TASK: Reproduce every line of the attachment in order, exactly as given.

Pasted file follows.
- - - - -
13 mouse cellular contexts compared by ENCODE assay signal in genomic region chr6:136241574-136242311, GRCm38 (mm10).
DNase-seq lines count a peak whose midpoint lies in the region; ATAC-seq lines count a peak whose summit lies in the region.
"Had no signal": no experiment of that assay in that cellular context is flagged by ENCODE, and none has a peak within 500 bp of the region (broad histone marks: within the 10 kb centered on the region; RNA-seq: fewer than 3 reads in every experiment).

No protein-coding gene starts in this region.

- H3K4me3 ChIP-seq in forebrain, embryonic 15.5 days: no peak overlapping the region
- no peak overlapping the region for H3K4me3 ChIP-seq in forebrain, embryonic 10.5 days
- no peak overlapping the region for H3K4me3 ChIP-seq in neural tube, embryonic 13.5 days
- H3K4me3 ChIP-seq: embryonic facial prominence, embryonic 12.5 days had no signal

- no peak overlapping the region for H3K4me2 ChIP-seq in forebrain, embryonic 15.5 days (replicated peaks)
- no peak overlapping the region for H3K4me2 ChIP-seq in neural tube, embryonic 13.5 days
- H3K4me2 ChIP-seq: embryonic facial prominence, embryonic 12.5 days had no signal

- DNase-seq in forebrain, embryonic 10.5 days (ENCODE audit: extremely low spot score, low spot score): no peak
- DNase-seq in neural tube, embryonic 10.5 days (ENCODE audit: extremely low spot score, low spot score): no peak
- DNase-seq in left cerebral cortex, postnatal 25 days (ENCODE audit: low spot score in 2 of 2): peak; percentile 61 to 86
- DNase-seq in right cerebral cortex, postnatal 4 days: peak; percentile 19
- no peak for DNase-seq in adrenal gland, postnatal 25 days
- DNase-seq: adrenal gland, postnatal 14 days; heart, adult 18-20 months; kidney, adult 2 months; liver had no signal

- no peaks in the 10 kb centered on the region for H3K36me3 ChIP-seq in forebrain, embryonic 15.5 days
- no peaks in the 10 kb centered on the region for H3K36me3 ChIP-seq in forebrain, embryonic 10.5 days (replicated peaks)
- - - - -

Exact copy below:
13 mouse cellular contexts compared by ENCODE assay signal in genomic region chr6:136241574-136242311, GRCm38 (mm10).
DNase-seq lines count a peak whose midpoint lies in the region; ATAC-seq lines count a peak whose summit lies in the region.
"Had no signal": no experiment of that assay in that cellular context is flagged by ENCODE, and none has a peak within 500 bp of the region (broad histone marks: within the 10 kb centered on the region; RNA-seq: fewer than 3 reads in every experiment).

No protein-coding gene starts in this region.

- H3K4me3 ChIP-seq in forebrain, embryonic 15.5 days: no peak overlapping the region
- no peak overlapping the region for H3K4me3 ChIP-seq in forebrain, embryonic 10.5 days
- no peak overlapping the region for H3K4me3 ChIP-seq in neural tube, embryonic 13.5 days
- H3K4me3 ChIP-seq: embryonic facial prominence, embryonic 12.5 days had no signal

- no peak overlapping the region for H3K4me2 ChIP-seq in forebrain, embryonic 15.5 days (replicated peaks)
- no peak overlapping the region for H3K4me2 ChIP-seq in neural tube, embryonic 13.5 days
- H3K4me2 ChIP-seq: embryonic facial prominence, embryonic 12.5 days had no signal

- DNase-seq in forebrain, embryonic 10.5 days (ENCODE audit: extremely low spot score, low spot score): no peak
- DNase-seq in neural tube, embryonic 10.5 days (ENCODE audit: extremely low spot score, low spot score): no peak
- DNase-seq in left cerebral cortex, postnatal 25 days (ENCODE audit: low spot score in 2 of 2): peak; percentile 61 to 86
- DNase-seq in right cerebral cortex, postnatal 4 days: peak; percentile 19
- no peak for DNase-seq in adrenal gland, postnatal 25 days
- DNase-seq: adrenal gland, postnatal 14 days; heart, adult 18-20 months; kidney, adult 2 months; liver had no signal

- no peaks in the 10 kb centered on the region for H3K36me3 ChIP-seq in forebrain, embryonic 15.5 days
- no peaks in the 10 kb centered on the region for H3K36me3 ChIP-seq in forebrain, embryonic 10.5 days (replicated peaks)